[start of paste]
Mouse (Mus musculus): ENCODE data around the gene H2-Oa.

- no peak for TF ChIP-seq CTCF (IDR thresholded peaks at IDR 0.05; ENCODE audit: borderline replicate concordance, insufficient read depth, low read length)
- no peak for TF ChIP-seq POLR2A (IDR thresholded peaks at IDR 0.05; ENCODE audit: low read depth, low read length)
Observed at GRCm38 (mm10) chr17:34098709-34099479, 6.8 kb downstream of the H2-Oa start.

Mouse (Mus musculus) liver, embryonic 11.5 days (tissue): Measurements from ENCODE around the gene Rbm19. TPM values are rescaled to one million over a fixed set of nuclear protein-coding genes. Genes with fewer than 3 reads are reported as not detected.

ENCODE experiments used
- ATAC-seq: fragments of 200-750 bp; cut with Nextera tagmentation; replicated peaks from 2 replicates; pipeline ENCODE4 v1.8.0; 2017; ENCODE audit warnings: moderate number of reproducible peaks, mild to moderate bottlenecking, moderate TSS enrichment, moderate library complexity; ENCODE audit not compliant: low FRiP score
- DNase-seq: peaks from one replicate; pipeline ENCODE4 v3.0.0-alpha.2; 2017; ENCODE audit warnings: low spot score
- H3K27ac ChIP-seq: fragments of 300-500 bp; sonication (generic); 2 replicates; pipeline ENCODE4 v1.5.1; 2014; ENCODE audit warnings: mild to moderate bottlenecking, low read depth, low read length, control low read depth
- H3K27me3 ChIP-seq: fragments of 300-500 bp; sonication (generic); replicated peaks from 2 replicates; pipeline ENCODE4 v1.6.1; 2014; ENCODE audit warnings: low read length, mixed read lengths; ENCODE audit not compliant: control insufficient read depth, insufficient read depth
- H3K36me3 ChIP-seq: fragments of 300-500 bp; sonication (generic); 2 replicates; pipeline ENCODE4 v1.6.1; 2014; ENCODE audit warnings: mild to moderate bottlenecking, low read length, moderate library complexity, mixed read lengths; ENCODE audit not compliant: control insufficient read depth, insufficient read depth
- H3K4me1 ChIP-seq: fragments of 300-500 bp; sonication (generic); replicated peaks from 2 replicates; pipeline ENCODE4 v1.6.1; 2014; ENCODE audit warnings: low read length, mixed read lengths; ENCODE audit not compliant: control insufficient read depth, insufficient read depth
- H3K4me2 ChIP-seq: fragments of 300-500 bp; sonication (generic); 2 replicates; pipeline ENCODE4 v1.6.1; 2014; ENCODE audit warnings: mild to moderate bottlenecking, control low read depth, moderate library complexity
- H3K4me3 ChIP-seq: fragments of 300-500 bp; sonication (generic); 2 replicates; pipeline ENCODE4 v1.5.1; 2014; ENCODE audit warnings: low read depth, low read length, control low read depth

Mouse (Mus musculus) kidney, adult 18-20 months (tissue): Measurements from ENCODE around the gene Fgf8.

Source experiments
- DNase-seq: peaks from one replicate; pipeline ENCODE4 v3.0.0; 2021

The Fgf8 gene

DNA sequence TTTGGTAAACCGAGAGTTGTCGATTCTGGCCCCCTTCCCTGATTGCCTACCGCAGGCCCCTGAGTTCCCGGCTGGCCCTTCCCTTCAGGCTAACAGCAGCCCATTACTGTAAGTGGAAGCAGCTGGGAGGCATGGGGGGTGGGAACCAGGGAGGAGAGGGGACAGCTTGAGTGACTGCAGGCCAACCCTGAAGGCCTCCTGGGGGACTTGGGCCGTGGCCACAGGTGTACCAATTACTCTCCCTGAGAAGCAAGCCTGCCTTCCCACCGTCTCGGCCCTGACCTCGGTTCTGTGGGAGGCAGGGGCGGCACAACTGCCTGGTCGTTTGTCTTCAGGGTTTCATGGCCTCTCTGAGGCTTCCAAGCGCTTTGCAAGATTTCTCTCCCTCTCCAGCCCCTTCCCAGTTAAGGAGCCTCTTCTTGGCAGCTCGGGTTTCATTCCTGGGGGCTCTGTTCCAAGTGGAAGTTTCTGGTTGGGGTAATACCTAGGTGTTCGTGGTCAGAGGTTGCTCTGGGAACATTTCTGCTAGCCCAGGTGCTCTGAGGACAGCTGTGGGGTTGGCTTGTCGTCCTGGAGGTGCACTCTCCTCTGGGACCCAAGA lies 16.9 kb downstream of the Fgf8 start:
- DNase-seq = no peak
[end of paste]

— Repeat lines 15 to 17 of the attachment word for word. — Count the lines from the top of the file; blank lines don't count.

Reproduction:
Mouse (Mus musculus) kidney, adult 18-20 months (tissue): Measurements from ENCODE around the gene Fgf8.

Source experiments
- DNase-seq: peaks from one replicate; pipeline ENCODE4 v3.0.0; 2021